We found 3 providers with an interest in attention deficit disorder and who accept United Healthcare Empire Plan near New York, NY.

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Specializes in Pediatric Neurology
5 East 98th Street; 7th Floor
New York, NY

Dr. Charles Stacy's medical specialty is pediatric neurology. On average, patients gave him a rating of 4.0 stars out of 5. Clinical interests for Dr. Stacy include post-polio syndrome (PPS), hemifacial spasm, and orthostatic hypotension. Dr. Stacy is affiliated with Mount Sinai Hospital. He accepts CIGNA HMO, Self-Pay/Uninsured, Private Healthcare Systems (PHCS), and more. Dr. Stacy welcomes new patients. He attended medical school at Weill Cornell Medical College. Dr. Stacy (or staff) speaks the following foreign languages: Spanish and French.

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Relevant Interests: , attention deficit disorder (ADD/ADHD)

All Interests: Post-Polio Syndrome, Facial Pain, Guillain-Barre Syndrome, Restless Leg Syndrome, Dermatomyositis, ... (Read more)

Dr. Sabiha R Merchant, MD
Specializes in Pediatric Neurology
505 East 70th Street, Helmsley Tower; 3rd Floor
New York, NY

Dr. Sabiha Merchant is a New York, NY physician who specializes in pediatric neurology. Dr. Merchant's clinical interests include tourette syndrome, attention deficit disorder (ADD/ADHD), and movement disorders. She is affiliated with NewYork-Presbyterian Queens and Weill Cornell Medicine. After attending the University of Mumbai and Dr. D.Y. Patil Medical College for medical school, she completed her residency training at The Brooklyn Hospital Center. Coresource, United Healthcare Compass, and POMCO are among the insurance carriers that Dr. Merchant honors.

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Relevant Interests: , attention deficit disorder (ADD/ADHD)

All Interests: Headache, Movement Disorders, Attention Deficit Disorder, Tourette Syndrome, Epilepsy, Neurological ... (Read more)

Dr. Larry Thornton, PhD
Specializes in Family Therapy, Social Work
26 Court Street; Suite 502, Brooklyn
New York, NY

Dr. Larry Thornton's specialties are family therapy and social work. He practices in New York, NY and Brooklyn, NY. These areas are among his clinical interests: child abuse, attention deficit disorder (ADD/ADHD), and conduct disorder. Dr. Thornton takes MVP Health Care, ValueOptions, and Group Health Incorporated (GHI), as well as other insurance carriers.

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Relevant Interests: , attention deficit disorder (ADD/ADHD)

All Interests: Child Abuse, Conduct Disorder, Coping Skills, Diagnostic Evaluation, Consultation, Interpersonal ... (Read more)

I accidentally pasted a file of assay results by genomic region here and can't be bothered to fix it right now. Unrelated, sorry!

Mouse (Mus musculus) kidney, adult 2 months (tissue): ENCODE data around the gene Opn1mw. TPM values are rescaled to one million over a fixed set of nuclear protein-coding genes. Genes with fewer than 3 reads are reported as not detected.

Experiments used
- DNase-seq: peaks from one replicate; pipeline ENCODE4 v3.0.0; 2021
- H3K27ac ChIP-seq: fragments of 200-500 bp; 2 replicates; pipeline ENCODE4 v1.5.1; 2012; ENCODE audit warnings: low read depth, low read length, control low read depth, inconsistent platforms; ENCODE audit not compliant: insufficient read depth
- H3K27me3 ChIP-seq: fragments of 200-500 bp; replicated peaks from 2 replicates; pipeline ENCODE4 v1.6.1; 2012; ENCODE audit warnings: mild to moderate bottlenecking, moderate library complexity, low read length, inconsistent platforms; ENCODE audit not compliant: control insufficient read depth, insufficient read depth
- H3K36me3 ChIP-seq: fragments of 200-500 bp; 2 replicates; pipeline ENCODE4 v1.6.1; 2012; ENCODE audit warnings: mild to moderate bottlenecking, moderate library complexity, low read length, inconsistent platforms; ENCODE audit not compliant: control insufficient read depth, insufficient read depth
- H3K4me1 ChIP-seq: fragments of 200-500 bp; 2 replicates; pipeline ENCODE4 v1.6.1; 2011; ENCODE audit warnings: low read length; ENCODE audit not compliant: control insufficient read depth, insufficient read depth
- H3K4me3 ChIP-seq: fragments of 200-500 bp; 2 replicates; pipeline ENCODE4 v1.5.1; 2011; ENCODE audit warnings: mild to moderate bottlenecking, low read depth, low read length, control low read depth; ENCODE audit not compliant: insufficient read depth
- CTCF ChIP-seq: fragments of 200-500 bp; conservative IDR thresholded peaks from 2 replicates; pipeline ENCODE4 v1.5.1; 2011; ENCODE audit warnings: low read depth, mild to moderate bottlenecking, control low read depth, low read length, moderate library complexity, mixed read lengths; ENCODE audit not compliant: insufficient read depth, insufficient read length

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What is Attention Deficit Disorder (ADD/ADHD)?

Attention Deficit Hyperactivity Disorder, or ADHD, is one of the most common disorders diagnosed in children. Nine percent of children in the USA have been diagnosed with ADHD. Symptoms, which include hyperactivity and difficulty maintaining focus or paying attention, can last into adulthood for some patients. Boys are four times as likely to be diagnosed as girls, although we don’t know why this is.

There are three main types of ADHD:
  • Predominantly hyperactive-impulsive types show symptoms such as constant fidgeting, talking non-stop, touching everything, having trouble sitting still and waiting their turn, and interrupting others.
  • Predominantly inattentive types tend to be distracted, get bored and wander off during tasks, forget things or instructions, daydream, and appear not to be listening. This type is sometimes misdiagnosed because they are not hyperactive and there are fewer behavior issues.
  • Combined types show symptoms from both categories. This is actually the most common type of ADHD.

When diagnosing ADHD, it is important to rule out other issues that may be causing the symptoms. Seizure disorders, hearing loss, anxiety, and domestic problems are some examples of problems that can cause behaviors similar to those seen with ADHD.

Treatment can include stimulant medications, behavioral therapy to teach patients ways to navigate their world and control symptoms better, and accommodations at school or work. A structured environment (with lots of organization and well-defined rules) seems to help most kids with ADHD function at their best.

ADHD is mainly thought of as a disorder that affects children, but symptoms can last into adulthood for a third to half of those diagnosed. In adults, ADHD has similar symptoms as when it is seen in children: impulsive behavior, difficulty maintaining focus, being easily distracted, or a tendency to fidget. These symptoms can cause problems in a patient’s careers and relationships. Additionally, adults with ADHD are at increased risk for substance abuse. Medications can be an important part of treatment for adults, as well as stress reduction techniques and organization skills training. Specialized ADHD coaches can help adults with ADHD manage their symptoms and succeed in all areas of their life.
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